Practice
This practice supports awareness of inner sweetness

Prepare— 

  • Find a comfortable seated position.
    • Take a moment to shake out and stretch through your limbs.  Feel free to move in any way, or as long as you feel is needed for your own comfort.
  • Pause.
    • Imagine you are a plant gently rooting down into, and being supported by, the surface beneath you.
      • Allow your roots to branch out, easing their way downward and outward in all directions, offering a stable and nourishing base.
    • From this sense of connection to the surface beneath you, invite your spine to gently lengthen upward.
      • Imagine that, as a plant, your stem is slowly and evenly growing from your roots upwards through your spine.

Practice  – 

  • With this sense of rising upward while firmly grounded, bring your hands over your heart center, one hand resting gently on top of the other.
  • Take a few breaths.
    • Imagine on the inhalation that your breath is expanding and radiating outward in all directions from the core of your heart.    On your exhalation, it slowly lets go and effortlessly recedes on its own.
  • Pause.
    • Allow your breath to be free and easy as you shift your awareness to the depths of your being.
    • Imagine that, as a plant, all your energy is gathered in there – at the very core of your heart.
    • Imagine flowery petals emerging from there, creating a frilly and light, almost ethereal, blossom.
  • Sustain your awareness at the core of you heart:  the home of your sweet, eternal essence, which is always there.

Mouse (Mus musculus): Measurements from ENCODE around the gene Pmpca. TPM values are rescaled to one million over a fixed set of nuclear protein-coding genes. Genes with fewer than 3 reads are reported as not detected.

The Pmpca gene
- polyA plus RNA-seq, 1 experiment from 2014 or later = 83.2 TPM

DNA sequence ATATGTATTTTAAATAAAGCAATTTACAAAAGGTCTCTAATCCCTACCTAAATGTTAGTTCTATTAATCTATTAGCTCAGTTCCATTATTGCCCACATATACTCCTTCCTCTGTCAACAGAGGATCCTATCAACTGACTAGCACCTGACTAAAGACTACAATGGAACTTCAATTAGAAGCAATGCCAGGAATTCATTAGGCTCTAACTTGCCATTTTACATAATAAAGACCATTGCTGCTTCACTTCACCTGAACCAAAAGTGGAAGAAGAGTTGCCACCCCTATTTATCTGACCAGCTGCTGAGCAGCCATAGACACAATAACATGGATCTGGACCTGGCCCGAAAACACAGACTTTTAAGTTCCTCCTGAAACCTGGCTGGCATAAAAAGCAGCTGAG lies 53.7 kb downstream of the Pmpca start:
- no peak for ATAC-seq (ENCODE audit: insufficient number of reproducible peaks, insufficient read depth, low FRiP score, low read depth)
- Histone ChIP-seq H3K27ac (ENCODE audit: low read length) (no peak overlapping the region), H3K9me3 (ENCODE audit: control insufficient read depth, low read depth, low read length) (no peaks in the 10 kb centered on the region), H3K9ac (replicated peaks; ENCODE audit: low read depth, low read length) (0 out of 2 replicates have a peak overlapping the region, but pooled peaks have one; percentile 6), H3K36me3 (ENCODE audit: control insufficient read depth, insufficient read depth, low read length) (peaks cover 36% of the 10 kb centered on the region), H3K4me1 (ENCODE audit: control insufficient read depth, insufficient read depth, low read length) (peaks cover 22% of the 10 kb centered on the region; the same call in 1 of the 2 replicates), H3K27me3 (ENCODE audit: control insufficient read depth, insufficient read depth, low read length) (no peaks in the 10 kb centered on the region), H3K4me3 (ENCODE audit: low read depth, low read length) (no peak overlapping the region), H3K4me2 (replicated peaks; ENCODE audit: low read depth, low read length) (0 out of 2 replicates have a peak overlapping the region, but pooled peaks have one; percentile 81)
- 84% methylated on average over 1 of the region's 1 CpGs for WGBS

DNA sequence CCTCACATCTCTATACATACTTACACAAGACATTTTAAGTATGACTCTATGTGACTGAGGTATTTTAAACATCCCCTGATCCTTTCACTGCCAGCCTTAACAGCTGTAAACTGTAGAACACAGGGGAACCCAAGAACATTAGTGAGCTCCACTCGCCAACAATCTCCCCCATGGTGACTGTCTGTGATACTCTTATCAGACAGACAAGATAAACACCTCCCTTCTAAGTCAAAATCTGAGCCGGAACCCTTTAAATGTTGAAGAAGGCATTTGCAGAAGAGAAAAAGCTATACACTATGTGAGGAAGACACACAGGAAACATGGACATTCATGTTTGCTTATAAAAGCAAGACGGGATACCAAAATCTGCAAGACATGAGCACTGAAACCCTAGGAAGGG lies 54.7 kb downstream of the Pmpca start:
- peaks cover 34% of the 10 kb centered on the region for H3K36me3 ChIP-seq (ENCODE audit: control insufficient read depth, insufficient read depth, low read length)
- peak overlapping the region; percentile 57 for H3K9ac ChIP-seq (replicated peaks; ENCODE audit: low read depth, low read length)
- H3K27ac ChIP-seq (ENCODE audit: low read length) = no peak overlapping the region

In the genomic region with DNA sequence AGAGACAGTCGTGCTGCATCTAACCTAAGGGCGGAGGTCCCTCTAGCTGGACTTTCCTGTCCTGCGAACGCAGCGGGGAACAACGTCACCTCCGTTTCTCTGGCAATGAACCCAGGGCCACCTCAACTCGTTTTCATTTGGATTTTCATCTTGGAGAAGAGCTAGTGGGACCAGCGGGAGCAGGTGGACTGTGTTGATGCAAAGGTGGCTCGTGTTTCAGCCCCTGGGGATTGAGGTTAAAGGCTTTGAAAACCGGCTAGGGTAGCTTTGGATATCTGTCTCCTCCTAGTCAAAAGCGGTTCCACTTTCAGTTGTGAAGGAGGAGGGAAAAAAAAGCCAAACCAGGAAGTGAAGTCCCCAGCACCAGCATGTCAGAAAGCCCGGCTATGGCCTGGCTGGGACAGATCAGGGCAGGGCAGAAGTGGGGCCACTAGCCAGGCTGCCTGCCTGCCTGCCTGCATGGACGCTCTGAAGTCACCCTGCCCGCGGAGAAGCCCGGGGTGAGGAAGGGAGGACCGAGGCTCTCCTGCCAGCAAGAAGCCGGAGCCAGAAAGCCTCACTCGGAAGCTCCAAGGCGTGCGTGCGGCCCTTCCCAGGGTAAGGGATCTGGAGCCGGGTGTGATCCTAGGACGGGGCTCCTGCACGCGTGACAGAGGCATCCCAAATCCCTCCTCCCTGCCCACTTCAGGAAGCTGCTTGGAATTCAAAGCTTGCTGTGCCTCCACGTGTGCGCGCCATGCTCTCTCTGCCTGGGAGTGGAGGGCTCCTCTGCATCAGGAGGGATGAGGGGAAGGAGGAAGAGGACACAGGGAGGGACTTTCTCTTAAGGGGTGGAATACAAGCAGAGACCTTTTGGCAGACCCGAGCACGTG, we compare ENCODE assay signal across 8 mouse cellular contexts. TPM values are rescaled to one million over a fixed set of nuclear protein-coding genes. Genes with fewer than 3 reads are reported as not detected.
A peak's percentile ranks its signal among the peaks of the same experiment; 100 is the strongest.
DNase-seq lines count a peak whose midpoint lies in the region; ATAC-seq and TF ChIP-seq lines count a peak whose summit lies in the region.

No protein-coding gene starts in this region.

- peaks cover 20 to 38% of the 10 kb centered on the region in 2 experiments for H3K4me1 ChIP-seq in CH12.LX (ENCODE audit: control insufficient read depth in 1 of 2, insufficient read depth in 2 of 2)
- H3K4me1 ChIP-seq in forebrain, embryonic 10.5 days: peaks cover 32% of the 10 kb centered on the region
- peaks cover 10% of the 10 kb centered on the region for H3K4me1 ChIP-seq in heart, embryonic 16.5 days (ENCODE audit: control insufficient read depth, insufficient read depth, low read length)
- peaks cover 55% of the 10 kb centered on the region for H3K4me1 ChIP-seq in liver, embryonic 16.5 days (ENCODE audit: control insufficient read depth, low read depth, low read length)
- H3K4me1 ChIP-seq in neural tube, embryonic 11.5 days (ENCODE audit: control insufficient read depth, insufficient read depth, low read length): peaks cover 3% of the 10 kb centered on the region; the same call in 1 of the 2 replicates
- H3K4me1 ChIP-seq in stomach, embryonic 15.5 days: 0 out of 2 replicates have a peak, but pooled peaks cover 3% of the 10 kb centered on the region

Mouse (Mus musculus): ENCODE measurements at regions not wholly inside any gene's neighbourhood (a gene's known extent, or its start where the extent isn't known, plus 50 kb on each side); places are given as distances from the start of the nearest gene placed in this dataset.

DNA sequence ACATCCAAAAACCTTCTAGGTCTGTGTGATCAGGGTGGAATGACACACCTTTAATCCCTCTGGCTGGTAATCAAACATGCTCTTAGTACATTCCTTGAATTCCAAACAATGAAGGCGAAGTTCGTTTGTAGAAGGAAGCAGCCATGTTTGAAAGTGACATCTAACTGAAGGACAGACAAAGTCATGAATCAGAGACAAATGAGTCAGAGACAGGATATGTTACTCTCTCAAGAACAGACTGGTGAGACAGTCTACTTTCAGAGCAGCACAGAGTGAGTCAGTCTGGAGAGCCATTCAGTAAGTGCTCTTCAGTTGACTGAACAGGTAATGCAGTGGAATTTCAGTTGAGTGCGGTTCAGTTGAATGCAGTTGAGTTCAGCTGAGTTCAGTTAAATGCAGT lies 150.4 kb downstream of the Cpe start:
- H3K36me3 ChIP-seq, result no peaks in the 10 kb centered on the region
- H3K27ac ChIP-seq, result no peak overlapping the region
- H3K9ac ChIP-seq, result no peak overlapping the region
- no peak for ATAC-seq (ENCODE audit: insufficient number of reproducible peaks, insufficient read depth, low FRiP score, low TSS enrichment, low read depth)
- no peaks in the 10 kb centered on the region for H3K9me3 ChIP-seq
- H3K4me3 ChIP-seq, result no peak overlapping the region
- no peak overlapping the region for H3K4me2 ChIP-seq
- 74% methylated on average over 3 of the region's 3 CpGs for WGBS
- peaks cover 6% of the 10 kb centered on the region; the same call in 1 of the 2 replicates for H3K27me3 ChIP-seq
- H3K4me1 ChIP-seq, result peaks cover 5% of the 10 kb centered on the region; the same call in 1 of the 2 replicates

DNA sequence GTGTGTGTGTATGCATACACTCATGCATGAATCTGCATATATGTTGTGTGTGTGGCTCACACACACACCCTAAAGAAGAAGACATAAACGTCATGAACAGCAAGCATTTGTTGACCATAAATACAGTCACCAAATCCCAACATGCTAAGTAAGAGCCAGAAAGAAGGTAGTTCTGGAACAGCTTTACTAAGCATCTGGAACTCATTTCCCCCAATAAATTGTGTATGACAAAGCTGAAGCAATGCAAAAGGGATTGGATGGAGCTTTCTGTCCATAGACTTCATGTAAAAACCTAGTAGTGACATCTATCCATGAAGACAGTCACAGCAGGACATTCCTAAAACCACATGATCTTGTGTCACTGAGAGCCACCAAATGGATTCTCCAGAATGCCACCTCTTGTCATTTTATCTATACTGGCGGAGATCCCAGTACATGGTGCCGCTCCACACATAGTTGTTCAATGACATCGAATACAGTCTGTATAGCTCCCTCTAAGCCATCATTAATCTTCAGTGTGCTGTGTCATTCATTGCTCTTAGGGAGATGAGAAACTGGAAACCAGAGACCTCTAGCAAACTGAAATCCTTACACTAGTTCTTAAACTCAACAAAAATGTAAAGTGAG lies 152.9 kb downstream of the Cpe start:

• If comfortable, breathe here for a few more breaths, your inhalation gently expanding outward into the world, and your exhalation returning home to the sweetness within.

Transition Back into Your Day— 

  • Sit quietly for as long as is comfortable.
  • When you are ready, return to your day.

 

This poem is from Mala of Love: 108 Luminous Poems, page 121, edited by Ravi Nathwani and Kate Vogt and published by New World Library.  Photo by Jay Rosner.  HEARTH is posted each new and full moon.   KateVogt©2021.

 

Please consider joining me this fall for one of my fall online classes.
– Support Wisdom in Your Life – This short class offer insight and tips for self-management of fears and desires related to daily life. 3 Thursdays, September 9 – 30 (no class on the 16th), 3:10-4:30 p.m. PT.
– Pathways to Peace: Truthfulness, Non-stealing, Compassion, and Other Universal Principles – This five week class delves into timeless human principles as keys for personal, planetary, and collective well-being.   We will refer to an Eastern text called the Yoga Sutra of Patanjali.  5 Tuesdays, October 19 – November 16, 3:10-4:30 p.m. PT.

Registration is now open for these classes through the College of Marin Community Education.